Go check it out!! [Where's the footnote link? Where's the damn footnote link?!!--ed. For this essay, there's not a lot to link to, except for Kerry's foreign policy page and the February 27th speech that was the source of the quotes in the essay. Oh, and a previous TNR online essay I wrote about Edmund Burke and democratic nation-bulding.]
UPDATE: My apologies to readers that the TNR Online essay is subscriber only. While a TNR subscription makes a charming gift, I was not aware this was going to happen with my essays.
ANOTHER UPDATE: Drezner gets results from TNR!! Non-subscribers can access the whole article by clicking here.
Tuesday, March 30, 2004
Outsourcing creates American jobs
Treasury Secretary John Snow apparently sparked some controversy in a Monday interview with the Cincinnati Enquirer. Why? Snow said what Greg Mankiw said last month -- that the outsourcing of U.S. jobs "is part of trade ... and there can't be any doubt about the fact that trade makes the economy stronger."
Hillary Clinton wasted no time in bashing Snow, saying: "I don't know what reality the Bush administration is living in, but it's certainly not the reality I represent, from one end of New York to the other."
Funny thing, though -- Snow appears to be right, according to this CNN report:
[C'mon, this study was sponsored by the IT industry -- can it be credible?--ed. According to the relevant Global Insight web page,
UPDATE: To clear up one source of confusion from some of the comments -- the study is not claiming that an economy with outsourcing will create only 317,000 jobs by 2008. The study says that holding other factors constant (population growth, fluctuations in aggregate demand, etc.) an American economy creates an additional 317,000 jobs.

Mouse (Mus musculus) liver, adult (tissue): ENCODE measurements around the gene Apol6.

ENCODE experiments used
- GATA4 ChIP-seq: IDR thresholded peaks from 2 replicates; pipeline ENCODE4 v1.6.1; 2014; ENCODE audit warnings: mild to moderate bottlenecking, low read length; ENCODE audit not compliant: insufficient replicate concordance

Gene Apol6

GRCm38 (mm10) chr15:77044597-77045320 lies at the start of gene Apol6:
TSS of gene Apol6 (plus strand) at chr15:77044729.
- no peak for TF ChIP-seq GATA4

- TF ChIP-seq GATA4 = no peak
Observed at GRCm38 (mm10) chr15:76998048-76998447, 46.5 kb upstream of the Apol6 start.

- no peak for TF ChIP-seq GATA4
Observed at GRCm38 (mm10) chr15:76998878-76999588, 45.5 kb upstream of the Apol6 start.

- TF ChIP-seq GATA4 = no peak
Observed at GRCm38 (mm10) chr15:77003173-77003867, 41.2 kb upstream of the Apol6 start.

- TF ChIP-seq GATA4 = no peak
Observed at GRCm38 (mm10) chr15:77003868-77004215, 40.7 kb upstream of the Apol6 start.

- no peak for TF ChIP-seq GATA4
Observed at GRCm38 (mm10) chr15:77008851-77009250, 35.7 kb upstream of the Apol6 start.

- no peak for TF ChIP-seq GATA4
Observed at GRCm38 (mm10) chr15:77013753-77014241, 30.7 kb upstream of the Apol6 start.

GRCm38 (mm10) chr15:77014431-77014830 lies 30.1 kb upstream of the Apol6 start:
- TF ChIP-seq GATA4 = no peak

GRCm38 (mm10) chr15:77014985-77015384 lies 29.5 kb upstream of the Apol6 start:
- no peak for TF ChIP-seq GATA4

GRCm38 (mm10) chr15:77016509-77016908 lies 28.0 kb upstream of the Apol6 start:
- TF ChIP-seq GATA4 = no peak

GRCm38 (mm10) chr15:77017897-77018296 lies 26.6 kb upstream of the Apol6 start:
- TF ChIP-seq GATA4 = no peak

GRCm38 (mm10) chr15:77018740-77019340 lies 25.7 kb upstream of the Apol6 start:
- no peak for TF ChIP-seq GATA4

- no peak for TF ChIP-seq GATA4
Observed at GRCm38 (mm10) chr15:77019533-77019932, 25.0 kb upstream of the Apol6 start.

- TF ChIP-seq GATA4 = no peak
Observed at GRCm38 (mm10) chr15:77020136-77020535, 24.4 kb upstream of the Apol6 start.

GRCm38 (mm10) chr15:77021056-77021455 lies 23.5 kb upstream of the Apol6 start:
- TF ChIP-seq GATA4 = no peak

The VP and the NSC
One of my great white whales has been the Bush team's poor management of the foreign policy process. I had suggested two months ago that one cause of this was the fact that the Vice President had inserted himself into the National Security Council process in a way that deliberately or accidentally sabotaged the decision-making process:
U.S. News and World Report has a story this week confirming this fear. The highlights:
Monday, March 29, 2004
Finishing Against All Enemies
Having finished Against All Enemies, I was searching for a way to describe my read of Richard Clarke. Christopher Hitchens points out in Slate that in Daniel Benjamin and Steven Simon's The Age of Sacred Terror, Clarke is depicted "as an egotistical pain in the ass who had the merit of getting things right."
That's not bad. I'd make it simpler -- Richard Clarke is the perfect bureaucrat. I mean that in the best and worst senses of the word. In the best sense, it's clear that Clarke was adept at maximizing the available resources and authority required to do his job, given the organizational rivalries and cultures that made such a pursuit difficult. In the worst sense, Clarke was a monomaniacal martinet whose focus on his bailiwick to the exclusion of everything else is phenomenal.
Think I'm exaggerating? According to Against All Enemies, the reason Clinton decides to intervene in Bosnia in 1995 is because Al Qaeda was threatening to capture the Bosnian government. That's an interesting theory to be sure, but somewhat at odds with more authoritative accounts of the intervention (it doesn't help that Clarke misspells Richard Holbrooke's name).
The result is that what's in Against all Enemies is certainly the truth, but as I said before, I doubt it's the whole truth.
Clarke implies that the Bush administration should have made Al Qaeda the highest priority -- as it supposedly was during the second term of the Clinton administration. However, the Clinton sections have a familiar refrain -- Clarke's team tries to get the government to move, the White House is behind the push, and the effort dies somewhere in the bowels of the CIA, FBI, or the Pentagon. Now, the heads of the CIA and FBI were unchanged during the first eight months of the Bush administration, and Rumsfeld's difficulties with the uniformed brass at Defense during those months prompted rumors of resignation. So it's hard to see how anything would have changed unless the Bush team had focused on Al Qaeda to the exclusion of all other foreign policy priorities, which no one, not even Clarke, was suggesting at the time.
Vive le Big Mac!! Vive la France!!
Todd Richissin writes in the Baltimore Sun that despite the frictions over the past year, France still loves MacDonald's. Why? It's their nourriture de confort -- comfort food: